The pandemic year put many things on hold for much of America; largely, public events with people other than members of your own household. With this came a relaxing of fashion standards, and the tendency to champion comfort over all else. Some aspects of hygiene, like annual or biannual trips to the dentist, also fell by the wayside along with this.
But as the country reopens again in earnest, with less health risk associated with paying the dentist a mask-less visit, you can expect a revived interest in flashing those pearly whites. According to a recent CivicScience study, more than half of Americans currently rate their dental health as “very important,” and 88% of consumers regard it with at least some importance.
More than two-thirds of Americans have either visited the dentist in the past six months or plan to in the near future — indicating that visits are largely back on track. Whatever compromises were made in terms of dental health this past year should be reversed in short order.
But a healthy mouth and an aesthetically pleasing mouth aren’t entirely synonymous, even if they often go together. Over-the-counter teeth whitening products are still favored by nearly 30% of consumers, who have either purchased one of these products or would like to in the future. Over-the-counter whitening products tend to outpace their popularity among the Gen Pop in cities, with more than half of all urban residents pursuing teeth whitening — whether it’s at home or at the dentist’s office.
No Shortage of Whitening Options
It certainly seems like there is a wider array of teeth whitening products available than ever before — some of which can bring dentist-grade tech right to your home. That said, whitening strips are still vastly the preferred whitening product among consumers who purchase them. Women generally purchase whitening products at a higher rate than men — but a significant proportion of consumers who intend to purchase whitening tabs are men. Coconut oil is also a bit more evenly split, with men making up 40% of consumers who intend to purchase it.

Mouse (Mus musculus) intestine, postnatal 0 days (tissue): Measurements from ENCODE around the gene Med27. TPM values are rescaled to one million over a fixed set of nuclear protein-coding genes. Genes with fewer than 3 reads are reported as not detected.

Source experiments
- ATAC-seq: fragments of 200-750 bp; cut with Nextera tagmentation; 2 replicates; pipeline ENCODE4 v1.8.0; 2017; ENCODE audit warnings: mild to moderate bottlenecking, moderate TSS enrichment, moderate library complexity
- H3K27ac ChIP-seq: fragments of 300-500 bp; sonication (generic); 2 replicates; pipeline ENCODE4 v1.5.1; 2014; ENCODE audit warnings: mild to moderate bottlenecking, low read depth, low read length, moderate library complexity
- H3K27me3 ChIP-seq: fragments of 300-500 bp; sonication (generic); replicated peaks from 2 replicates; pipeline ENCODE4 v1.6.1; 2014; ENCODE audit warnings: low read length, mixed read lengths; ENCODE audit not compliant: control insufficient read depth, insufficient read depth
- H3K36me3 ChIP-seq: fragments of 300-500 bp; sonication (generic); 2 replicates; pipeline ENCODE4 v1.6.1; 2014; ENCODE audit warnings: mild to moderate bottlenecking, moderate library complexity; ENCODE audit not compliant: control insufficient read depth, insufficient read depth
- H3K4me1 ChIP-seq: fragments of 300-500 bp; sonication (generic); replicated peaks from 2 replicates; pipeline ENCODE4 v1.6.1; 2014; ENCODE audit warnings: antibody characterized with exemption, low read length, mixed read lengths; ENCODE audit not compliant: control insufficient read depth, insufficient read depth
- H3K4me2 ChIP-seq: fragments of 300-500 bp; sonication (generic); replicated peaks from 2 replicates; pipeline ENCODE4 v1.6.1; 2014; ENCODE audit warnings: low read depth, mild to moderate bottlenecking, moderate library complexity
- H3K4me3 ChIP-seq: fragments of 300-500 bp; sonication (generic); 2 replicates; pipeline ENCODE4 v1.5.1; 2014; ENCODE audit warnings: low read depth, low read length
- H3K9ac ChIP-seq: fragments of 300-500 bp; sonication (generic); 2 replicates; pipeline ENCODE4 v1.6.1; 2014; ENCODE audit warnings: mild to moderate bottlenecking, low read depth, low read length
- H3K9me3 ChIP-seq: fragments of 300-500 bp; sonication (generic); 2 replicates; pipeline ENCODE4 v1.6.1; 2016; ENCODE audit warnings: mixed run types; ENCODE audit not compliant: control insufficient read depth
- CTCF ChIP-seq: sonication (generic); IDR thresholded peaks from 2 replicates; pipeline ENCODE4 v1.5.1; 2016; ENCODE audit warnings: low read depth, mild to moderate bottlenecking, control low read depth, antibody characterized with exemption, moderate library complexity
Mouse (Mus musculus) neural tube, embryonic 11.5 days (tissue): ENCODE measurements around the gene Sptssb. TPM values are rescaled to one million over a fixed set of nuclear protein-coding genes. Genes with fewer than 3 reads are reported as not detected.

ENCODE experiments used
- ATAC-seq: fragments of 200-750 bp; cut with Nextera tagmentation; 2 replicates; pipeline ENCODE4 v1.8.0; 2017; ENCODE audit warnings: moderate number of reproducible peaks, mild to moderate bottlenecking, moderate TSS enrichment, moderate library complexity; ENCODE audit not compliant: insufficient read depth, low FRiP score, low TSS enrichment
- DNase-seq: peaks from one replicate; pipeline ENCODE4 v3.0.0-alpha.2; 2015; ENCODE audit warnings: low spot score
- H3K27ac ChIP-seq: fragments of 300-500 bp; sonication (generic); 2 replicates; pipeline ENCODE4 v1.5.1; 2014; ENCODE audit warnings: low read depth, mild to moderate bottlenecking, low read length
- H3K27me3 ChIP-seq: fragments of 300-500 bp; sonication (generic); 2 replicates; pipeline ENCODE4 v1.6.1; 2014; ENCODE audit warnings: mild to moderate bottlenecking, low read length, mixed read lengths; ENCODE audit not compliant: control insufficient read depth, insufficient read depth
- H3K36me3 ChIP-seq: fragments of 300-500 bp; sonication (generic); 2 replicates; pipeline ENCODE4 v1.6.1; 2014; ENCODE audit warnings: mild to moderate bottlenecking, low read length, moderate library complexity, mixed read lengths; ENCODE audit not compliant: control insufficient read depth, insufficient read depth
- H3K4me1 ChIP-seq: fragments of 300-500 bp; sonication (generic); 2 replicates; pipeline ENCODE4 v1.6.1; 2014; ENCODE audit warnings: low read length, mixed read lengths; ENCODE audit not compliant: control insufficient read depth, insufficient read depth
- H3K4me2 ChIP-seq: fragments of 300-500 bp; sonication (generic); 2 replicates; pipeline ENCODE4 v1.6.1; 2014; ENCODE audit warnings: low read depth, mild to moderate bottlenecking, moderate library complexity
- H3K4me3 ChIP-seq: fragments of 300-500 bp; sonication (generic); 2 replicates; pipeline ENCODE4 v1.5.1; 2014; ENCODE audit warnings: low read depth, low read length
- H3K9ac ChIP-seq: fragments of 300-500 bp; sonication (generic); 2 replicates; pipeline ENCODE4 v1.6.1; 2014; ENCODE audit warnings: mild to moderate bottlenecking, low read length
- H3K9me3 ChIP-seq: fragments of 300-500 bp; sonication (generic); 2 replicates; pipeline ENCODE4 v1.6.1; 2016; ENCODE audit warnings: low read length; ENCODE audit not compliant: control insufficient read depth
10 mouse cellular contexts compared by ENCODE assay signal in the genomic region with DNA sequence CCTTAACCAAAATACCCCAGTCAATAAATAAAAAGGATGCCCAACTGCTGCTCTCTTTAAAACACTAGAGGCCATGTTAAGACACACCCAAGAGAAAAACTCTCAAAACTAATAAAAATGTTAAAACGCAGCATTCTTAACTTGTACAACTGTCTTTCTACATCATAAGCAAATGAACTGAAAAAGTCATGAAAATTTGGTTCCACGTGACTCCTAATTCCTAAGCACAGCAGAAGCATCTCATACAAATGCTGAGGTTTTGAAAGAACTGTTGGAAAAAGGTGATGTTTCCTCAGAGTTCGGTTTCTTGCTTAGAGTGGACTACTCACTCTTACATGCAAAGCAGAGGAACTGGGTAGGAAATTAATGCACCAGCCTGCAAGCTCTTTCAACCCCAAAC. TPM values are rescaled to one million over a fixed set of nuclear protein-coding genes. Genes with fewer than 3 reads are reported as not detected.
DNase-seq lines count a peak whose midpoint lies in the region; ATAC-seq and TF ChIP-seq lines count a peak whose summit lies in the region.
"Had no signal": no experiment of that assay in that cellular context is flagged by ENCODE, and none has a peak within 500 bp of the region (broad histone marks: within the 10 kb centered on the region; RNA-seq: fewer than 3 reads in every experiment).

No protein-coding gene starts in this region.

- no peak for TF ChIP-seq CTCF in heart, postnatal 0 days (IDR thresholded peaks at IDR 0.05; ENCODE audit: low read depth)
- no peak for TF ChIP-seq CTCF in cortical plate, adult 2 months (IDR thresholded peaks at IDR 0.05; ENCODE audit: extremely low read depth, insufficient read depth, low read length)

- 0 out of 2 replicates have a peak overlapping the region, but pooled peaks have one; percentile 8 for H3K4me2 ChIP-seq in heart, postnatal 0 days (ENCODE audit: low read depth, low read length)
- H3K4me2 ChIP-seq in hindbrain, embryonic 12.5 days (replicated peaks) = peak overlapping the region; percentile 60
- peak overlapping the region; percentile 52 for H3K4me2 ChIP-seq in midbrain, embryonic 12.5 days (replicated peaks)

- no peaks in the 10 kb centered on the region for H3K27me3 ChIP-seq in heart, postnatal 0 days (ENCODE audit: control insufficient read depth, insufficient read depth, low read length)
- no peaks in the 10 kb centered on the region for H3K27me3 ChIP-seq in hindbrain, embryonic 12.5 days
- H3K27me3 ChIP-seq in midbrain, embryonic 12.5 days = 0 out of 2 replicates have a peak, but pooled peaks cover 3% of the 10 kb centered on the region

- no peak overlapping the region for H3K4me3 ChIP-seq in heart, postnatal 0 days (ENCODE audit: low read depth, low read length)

But interest across the board for whitening products has waned since the pandemic, with 14% of consumers claiming to be less interested in purchasing them than they were more than a year ago. Perhaps with their eyes trained on social events or in-person work resuming, there’s still a notable chunk who are more interested in taking a chance on the array of whitening products.
And even outside the purview of traditional teeth whitening products, one-fifth of consumers consider whitening their most important toothpaste attribute. This either rivals or nearly eclipses every other health-oriented priority for brushing.
But after a largely abnormal year, a majority of Americans’ faith in whitening products is unshaken. As long as people have smiles, they’ll want them to be bright and sparkling — no matter how unconventional the approach to get there.
In the coming weeks, CivicScience will take a closer look into consumer toothpaste and brand preferences.